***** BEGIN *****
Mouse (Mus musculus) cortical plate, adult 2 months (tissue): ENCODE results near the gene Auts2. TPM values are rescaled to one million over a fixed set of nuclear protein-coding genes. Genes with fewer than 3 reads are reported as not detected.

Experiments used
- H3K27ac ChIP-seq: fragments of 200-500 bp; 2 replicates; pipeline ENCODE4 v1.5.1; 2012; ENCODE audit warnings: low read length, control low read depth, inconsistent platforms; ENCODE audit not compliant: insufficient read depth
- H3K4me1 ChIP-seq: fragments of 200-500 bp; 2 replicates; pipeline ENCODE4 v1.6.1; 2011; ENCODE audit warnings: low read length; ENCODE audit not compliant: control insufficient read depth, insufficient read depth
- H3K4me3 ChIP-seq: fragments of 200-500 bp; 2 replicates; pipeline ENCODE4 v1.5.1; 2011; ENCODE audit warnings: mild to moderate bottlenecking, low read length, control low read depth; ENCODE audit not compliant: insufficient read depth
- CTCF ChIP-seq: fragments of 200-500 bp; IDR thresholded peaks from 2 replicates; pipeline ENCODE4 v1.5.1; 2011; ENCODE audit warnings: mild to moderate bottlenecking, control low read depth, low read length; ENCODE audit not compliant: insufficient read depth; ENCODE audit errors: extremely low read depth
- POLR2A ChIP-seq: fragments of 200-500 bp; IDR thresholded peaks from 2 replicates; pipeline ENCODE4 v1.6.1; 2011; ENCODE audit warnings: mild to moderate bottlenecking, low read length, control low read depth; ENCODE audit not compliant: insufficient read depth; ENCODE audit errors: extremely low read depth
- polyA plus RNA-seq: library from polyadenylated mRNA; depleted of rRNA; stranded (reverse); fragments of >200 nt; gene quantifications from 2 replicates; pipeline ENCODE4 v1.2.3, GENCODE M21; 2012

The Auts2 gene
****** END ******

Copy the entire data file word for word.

Mouse (Mus musculus) cortical plate, adult 2 months (tissue): ENCODE results near the gene Auts2. TPM values are rescaled to one million over a fixed set of nuclear protein-coding genes. Genes with fewer than 3 reads are reported as not detected.

Experiments used
- H3K27ac ChIP-seq: fragments of 200-500 bp; 2 replicates; pipeline ENCODE4 v1.5.1; 2012; ENCODE audit warnings: low read length, control low read depth, inconsistent platforms; ENCODE audit not compliant: insufficient read depth
- H3K4me1 ChIP-seq: fragments of 200-500 bp; 2 replicates; pipeline ENCODE4 v1.6.1; 2011; ENCODE audit warnings: low read length; ENCODE audit not compliant: control insufficient read depth, insufficient read depth
- H3K4me3 ChIP-seq: fragments of 200-500 bp; 2 replicates; pipeline ENCODE4 v1.5.1; 2011; ENCODE audit warnings: mild to moderate bottlenecking, low read length, control low read depth; ENCODE audit not compliant: insufficient read depth
- CTCF ChIP-seq: fragments of 200-500 bp; IDR thresholded peaks from 2 replicates; pipeline ENCODE4 v1.5.1; 2011; ENCODE audit warnings: mild to moderate bottlenecking, control low read depth, low read length; ENCODE audit not compliant: insufficient read depth; ENCODE audit errors: extremely low read depth
- POLR2A ChIP-seq: fragments of 200-500 bp; IDR thresholded peaks from 2 replicates; pipeline ENCODE4 v1.6.1; 2011; ENCODE audit warnings: mild to moderate bottlenecking, low read length, control low read depth; ENCODE audit not compliant: insufficient read depth; ENCODE audit errors: extremely low read depth
- polyA plus RNA-seq: library from polyadenylated mRNA; depleted of rRNA; stranded (reverse); fragments of >200 nt; gene quantifications from 2 replicates; pipeline ENCODE4 v1.2.3, GENCODE M21; 2012

The Auts2 gene